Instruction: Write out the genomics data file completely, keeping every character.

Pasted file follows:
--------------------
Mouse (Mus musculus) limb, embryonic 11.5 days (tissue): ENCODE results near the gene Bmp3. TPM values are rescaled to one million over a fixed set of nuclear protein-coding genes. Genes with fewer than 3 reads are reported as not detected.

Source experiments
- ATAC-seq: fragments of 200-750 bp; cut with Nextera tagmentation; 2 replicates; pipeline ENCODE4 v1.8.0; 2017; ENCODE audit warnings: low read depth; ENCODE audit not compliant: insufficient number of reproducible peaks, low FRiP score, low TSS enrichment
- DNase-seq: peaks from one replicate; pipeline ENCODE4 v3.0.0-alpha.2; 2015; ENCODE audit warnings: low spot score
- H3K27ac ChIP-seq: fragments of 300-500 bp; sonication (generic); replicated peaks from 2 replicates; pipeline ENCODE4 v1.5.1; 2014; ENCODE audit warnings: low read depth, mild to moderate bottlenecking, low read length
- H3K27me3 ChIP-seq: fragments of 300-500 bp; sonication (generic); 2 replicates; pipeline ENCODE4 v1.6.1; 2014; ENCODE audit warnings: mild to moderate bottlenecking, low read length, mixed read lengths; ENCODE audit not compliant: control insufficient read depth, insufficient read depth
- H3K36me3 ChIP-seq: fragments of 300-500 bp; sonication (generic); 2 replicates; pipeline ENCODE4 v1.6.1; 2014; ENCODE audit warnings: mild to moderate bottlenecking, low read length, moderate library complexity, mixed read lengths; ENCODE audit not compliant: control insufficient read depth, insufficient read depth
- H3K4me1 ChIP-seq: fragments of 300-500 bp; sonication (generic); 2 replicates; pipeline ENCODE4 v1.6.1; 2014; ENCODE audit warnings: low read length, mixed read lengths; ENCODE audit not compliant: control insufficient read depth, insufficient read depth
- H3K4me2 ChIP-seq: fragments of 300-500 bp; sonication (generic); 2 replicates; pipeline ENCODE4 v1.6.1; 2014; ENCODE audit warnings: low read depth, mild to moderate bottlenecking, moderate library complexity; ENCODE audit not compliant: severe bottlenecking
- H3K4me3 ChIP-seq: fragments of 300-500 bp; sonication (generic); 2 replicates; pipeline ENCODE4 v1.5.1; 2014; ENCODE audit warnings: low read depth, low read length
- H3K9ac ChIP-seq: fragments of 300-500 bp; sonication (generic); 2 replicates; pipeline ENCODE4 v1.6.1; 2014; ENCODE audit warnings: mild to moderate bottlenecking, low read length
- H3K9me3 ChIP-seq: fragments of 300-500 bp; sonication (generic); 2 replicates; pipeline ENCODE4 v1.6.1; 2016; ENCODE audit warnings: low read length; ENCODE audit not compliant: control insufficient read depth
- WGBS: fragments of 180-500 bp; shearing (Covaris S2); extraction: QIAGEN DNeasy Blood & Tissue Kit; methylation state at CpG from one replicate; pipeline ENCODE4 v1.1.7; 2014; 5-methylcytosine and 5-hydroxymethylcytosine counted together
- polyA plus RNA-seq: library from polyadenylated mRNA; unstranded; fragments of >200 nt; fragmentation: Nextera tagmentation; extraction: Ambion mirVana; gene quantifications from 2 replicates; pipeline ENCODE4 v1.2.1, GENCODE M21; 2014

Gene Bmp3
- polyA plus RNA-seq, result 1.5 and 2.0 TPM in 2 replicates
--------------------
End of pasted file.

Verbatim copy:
Mouse (Mus musculus) limb, embryonic 11.5 days (tissue): ENCODE results near the gene Bmp3. TPM values are rescaled to one million over a fixed set of nuclear protein-coding genes. Genes with fewer than 3 reads are reported as not detected.

Source experiments
- ATAC-seq: fragments of 200-750 bp; cut with Nextera tagmentation; 2 replicates; pipeline ENCODE4 v1.8.0; 2017; ENCODE audit warnings: low read depth; ENCODE audit not compliant: insufficient number of reproducible peaks, low FRiP score, low TSS enrichment
- DNase-seq: peaks from one replicate; pipeline ENCODE4 v3.0.0-alpha.2; 2015; ENCODE audit warnings: low spot score
- H3K27ac ChIP-seq: fragments of 300-500 bp; sonication (generic); replicated peaks from 2 replicates; pipeline ENCODE4 v1.5.1; 2014; ENCODE audit warnings: low read depth, mild to moderate bottlenecking, low read length
- H3K27me3 ChIP-seq: fragments of 300-500 bp; sonication (generic); 2 replicates; pipeline ENCODE4 v1.6.1; 2014; ENCODE audit warnings: mild to moderate bottlenecking, low read length, mixed read lengths; ENCODE audit not compliant: control insufficient read depth, insufficient read depth
- H3K36me3 ChIP-seq: fragments of 300-500 bp; sonication (generic); 2 replicates; pipeline ENCODE4 v1.6.1; 2014; ENCODE audit warnings: mild to moderate bottlenecking, low read length, moderate library complexity, mixed read lengths; ENCODE audit not compliant: control insufficient read depth, insufficient read depth
- H3K4me1 ChIP-seq: fragments of 300-500 bp; sonication (generic); 2 replicates; pipeline ENCODE4 v1.6.1; 2014; ENCODE audit warnings: low read length, mixed read lengths; ENCODE audit not compliant: control insufficient read depth, insufficient read depth
- H3K4me2 ChIP-seq: fragments of 300-500 bp; sonication (generic); 2 replicates; pipeline ENCODE4 v1.6.1; 2014; ENCODE audit warnings: low read depth, mild to moderate bottlenecking, moderate library complexity; ENCODE audit not compliant: severe bottlenecking
- H3K4me3 ChIP-seq: fragments of 300-500 bp; sonication (generic); 2 replicates; pipeline ENCODE4 v1.5.1; 2014; ENCODE audit warnings: low read depth, low read length
- H3K9ac ChIP-seq: fragments of 300-500 bp; sonication (generic); 2 replicates; pipeline ENCODE4 v1.6.1; 2014; ENCODE audit warnings: mild to moderate bottlenecking, low read length
- H3K9me3 ChIP-seq: fragments of 300-500 bp; sonication (generic); 2 replicates; pipeline ENCODE4 v1.6.1; 2016; ENCODE audit warnings: low read length; ENCODE audit not compliant: control insufficient read depth
- WGBS: fragments of 180-500 bp; shearing (Covaris S2); extraction: QIAGEN DNeasy Blood & Tissue Kit; methylation state at CpG from one replicate; pipeline ENCODE4 v1.1.7; 2014; 5-methylcytosine and 5-hydroxymethylcytosine counted together
- polyA plus RNA-seq: library from polyadenylated mRNA; unstranded; fragments of >200 nt; fragmentation: Nextera tagmentation; extraction: Ambion mirVana; gene quantifications from 2 replicates; pipeline ENCODE4 v1.2.1, GENCODE M21; 2014

Gene Bmp3
- polyA plus RNA-seq, result 1.5 and 2.0 TPM in 2 replicates